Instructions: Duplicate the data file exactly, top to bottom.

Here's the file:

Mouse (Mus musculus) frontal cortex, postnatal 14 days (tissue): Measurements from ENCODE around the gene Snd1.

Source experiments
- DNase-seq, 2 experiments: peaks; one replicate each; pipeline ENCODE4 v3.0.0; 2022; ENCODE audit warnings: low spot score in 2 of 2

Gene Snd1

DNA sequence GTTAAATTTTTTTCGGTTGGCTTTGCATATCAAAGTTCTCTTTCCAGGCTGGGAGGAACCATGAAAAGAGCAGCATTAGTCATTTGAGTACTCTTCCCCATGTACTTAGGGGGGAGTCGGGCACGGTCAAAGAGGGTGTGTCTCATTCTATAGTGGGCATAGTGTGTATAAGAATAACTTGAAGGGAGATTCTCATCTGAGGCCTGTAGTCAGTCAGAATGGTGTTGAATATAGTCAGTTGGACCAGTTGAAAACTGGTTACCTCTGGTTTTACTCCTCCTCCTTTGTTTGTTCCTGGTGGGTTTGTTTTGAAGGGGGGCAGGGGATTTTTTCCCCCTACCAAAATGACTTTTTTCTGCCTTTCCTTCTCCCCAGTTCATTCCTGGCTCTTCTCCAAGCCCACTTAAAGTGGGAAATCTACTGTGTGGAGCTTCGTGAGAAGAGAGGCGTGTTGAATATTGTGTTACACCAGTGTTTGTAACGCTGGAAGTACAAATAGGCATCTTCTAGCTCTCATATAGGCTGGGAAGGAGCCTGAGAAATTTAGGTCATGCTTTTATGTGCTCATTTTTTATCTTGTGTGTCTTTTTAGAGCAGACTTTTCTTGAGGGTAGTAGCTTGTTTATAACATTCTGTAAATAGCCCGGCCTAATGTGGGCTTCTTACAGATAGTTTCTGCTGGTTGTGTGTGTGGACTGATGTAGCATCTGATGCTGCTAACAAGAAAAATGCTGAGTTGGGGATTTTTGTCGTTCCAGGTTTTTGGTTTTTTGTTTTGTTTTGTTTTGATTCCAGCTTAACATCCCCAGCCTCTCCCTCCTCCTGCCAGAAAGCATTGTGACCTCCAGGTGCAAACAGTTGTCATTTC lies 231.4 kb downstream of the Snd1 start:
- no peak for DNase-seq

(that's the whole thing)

Mouse (Mus musculus) frontal cortex, postnatal 14 days (tissue): Measurements from ENCODE around the gene Snd1.

Source experiments
- DNase-seq, 2 experiments: peaks; one replicate each; pipeline ENCODE4 v3.0.0; 2022; ENCODE audit warnings: low spot score in 2 of 2

Gene Snd1

DNA sequence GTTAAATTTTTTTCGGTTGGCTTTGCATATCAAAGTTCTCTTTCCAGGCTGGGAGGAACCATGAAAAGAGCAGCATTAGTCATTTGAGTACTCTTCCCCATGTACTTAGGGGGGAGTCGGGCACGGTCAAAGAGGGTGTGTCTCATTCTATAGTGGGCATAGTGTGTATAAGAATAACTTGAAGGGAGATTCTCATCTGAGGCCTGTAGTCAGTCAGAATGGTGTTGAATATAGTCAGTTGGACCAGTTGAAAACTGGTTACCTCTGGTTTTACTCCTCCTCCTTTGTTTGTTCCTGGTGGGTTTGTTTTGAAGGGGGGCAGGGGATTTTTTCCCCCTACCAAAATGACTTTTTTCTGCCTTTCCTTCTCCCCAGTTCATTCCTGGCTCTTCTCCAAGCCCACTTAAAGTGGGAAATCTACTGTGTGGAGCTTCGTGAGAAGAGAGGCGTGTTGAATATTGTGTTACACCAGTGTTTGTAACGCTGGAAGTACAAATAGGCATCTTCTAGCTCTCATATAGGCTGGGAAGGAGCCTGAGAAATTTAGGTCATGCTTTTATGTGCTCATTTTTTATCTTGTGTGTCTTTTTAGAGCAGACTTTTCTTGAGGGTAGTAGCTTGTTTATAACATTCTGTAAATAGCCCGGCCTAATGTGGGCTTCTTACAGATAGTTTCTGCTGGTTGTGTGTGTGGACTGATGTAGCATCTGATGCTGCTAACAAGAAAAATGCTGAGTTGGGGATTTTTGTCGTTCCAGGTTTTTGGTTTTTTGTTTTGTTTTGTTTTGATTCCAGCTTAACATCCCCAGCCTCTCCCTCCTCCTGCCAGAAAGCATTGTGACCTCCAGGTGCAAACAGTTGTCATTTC lies 231.4 kb downstream of the Snd1 start:
- no peak for DNase-seq